Julien Fuchs, recipient of the 2018 ERC Advanced Grants for his Genesis project
Julien Fuchs, CNRS research director at the Laboratory for the Use of Intense Lasers was awarded an ERC Advanced Grant to conduct experiments to elucidate the formation of the heaviest atoms in the universe. These laboratory astrophysics experiments rely on the capacities of ultraintense lasers, like the Apollon laser.
The ERC’s Advanced Grants target high-level researchers recognized as leaders in their respective fields for innovative research subjects, such as the project of Julien Fuchs, CNRS researcher director at the Laboratory for the Use of Intense Lasers (LULI - UMR CNRS, École Polytechnique, CEA). The Genesis Project aims at recreating in laboratory the synthesis of the heaviest atoms in the universe.
The Genesis Project
The origin of so-called “superheavy” elements is still poorly understood. Scientist theorize that they formed during violent celestial events (supernovae explosions or the fusion of neutron stars), but no one has yet been able to reproduce the conditions in laboratory to confirm these hypotheses. The aim of Julien Fuchs’s Genesis project is to bring together the conditions of this synthesis in the laboratory using the new generation of ultraintense lasers, in which researchers from École polytechnique have been involved.
In fact, two ambitious programs – the Extreme Light Infrastructure (ELI) on a European scale and the Apollon laser facilities in Paris-Saclay – are expected to deliver intensities much higher than current systems. The principle of synthesis proposed by the researcher relies precisely on these capacities.
To manufacture superheavy elements, such as uranium, the atomic nuclei must be enriched all at once in order to overcome the “barrier of bismuth,” an element that decays too rapidly to be made any heavier. The goal in using intense lasers is to create a plasma (a substance made of charged particles, ions, and electrons) that accelerates the protons, and then to use this proton beam to produce neutrons by nuclear reaction. Finally, by bombarding atoms all at once with multiple neutrons, it will be possible to get past the “barrier of bismuth” and produce in the laboratory elements that are usually created in space.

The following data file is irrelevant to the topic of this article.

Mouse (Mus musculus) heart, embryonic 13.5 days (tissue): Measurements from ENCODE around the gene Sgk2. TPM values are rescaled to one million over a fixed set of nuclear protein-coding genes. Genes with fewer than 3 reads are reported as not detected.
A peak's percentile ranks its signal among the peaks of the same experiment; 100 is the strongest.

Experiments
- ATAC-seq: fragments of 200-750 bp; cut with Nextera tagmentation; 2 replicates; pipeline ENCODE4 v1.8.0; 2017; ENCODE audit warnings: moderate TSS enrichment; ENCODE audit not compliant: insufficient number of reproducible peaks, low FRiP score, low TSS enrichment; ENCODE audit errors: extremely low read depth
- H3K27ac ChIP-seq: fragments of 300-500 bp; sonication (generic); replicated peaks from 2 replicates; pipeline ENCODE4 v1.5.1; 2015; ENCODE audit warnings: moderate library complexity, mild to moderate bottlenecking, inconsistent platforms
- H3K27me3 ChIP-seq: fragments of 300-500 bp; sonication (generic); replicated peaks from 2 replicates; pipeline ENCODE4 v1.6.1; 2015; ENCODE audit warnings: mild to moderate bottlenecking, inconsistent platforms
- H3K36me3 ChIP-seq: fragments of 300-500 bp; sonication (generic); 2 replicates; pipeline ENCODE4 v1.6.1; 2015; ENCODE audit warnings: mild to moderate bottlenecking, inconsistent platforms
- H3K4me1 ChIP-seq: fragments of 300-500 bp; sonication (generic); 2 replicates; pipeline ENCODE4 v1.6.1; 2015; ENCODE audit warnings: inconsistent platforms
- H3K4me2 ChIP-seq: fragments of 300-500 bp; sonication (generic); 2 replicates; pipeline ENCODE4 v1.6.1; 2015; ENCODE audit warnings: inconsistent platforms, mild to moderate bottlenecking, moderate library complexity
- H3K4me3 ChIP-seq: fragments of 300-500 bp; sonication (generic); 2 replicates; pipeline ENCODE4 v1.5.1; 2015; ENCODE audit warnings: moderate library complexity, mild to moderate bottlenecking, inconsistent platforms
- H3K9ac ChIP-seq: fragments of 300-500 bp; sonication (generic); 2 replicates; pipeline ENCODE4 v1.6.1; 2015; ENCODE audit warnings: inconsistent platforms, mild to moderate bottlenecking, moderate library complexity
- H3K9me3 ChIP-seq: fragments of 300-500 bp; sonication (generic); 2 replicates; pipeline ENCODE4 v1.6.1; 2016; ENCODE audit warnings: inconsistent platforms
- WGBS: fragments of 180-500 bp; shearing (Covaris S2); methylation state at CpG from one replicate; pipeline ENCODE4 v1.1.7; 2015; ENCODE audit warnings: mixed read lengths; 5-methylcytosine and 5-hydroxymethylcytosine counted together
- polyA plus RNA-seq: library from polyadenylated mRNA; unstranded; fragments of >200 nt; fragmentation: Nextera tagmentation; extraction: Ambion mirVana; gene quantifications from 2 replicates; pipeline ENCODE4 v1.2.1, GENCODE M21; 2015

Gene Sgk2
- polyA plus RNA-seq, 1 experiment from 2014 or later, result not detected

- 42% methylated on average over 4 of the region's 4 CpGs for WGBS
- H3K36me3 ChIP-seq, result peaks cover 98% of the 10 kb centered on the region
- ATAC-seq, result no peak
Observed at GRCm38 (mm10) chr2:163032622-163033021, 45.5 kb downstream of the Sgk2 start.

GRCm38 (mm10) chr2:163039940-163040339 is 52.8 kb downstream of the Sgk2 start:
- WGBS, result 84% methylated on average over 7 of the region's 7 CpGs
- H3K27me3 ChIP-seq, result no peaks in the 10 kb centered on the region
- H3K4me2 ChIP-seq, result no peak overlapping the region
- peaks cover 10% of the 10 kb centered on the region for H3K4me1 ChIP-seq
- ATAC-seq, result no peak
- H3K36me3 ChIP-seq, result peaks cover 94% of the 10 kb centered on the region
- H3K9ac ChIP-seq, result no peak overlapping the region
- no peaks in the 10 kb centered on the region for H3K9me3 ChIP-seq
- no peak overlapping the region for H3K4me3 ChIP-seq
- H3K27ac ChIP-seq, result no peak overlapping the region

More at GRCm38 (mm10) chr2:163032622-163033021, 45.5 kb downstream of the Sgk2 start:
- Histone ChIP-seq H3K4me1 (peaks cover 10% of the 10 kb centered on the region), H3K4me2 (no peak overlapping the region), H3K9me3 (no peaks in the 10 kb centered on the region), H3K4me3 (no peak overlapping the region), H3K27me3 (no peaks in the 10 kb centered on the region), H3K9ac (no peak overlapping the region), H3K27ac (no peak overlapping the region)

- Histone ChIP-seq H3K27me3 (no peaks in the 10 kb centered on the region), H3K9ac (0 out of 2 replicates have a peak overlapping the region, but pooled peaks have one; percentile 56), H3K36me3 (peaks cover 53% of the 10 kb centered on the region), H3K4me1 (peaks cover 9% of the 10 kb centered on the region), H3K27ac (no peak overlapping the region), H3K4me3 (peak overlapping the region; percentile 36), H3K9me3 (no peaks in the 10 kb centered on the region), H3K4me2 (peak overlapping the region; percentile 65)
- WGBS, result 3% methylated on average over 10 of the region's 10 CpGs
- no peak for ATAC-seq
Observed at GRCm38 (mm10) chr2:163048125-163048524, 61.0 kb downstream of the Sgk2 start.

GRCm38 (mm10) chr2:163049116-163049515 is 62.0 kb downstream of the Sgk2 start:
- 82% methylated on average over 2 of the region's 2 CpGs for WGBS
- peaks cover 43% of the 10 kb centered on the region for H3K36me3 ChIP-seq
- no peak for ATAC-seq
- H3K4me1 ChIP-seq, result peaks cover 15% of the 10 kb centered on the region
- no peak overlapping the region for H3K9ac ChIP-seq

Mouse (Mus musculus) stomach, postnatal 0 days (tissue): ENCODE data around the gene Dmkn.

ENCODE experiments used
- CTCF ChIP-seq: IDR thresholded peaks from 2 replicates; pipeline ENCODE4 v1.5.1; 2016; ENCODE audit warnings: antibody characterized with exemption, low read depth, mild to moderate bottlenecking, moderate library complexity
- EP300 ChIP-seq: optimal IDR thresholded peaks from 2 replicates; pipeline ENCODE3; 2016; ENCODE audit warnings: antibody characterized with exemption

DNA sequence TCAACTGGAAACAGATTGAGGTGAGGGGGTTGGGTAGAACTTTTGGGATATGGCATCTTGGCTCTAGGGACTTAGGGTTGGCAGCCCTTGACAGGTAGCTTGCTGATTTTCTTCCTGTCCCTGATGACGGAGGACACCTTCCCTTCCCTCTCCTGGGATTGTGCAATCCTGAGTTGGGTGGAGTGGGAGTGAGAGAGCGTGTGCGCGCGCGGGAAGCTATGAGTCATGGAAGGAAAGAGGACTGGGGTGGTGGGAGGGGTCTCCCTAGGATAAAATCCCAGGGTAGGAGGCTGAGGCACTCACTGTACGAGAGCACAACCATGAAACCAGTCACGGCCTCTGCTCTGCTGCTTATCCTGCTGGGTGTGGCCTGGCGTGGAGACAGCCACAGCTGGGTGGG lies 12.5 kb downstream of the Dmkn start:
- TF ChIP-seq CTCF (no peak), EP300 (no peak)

This methodology is based on the expertise that Julien Fuchs developed on laser-created plasmas in the course of his research career, and that has found new applications thanks to Labex Plas@par – a laboratory of excellence that federates the scientific community of the Greater Paris Area to study plasmas. There, Julien Fuchs had the opportunity to work with astrophysicists to clarify phenomena observed in space.
Their work inspired this innovative research project. The support of the ERC for purchasing equipment and the hiring of doctoral students and young researchers will enable him to further our understanding of the conditions of formation of these superheavy atoms and to identify the astronomical sites in space that may have given birth to them.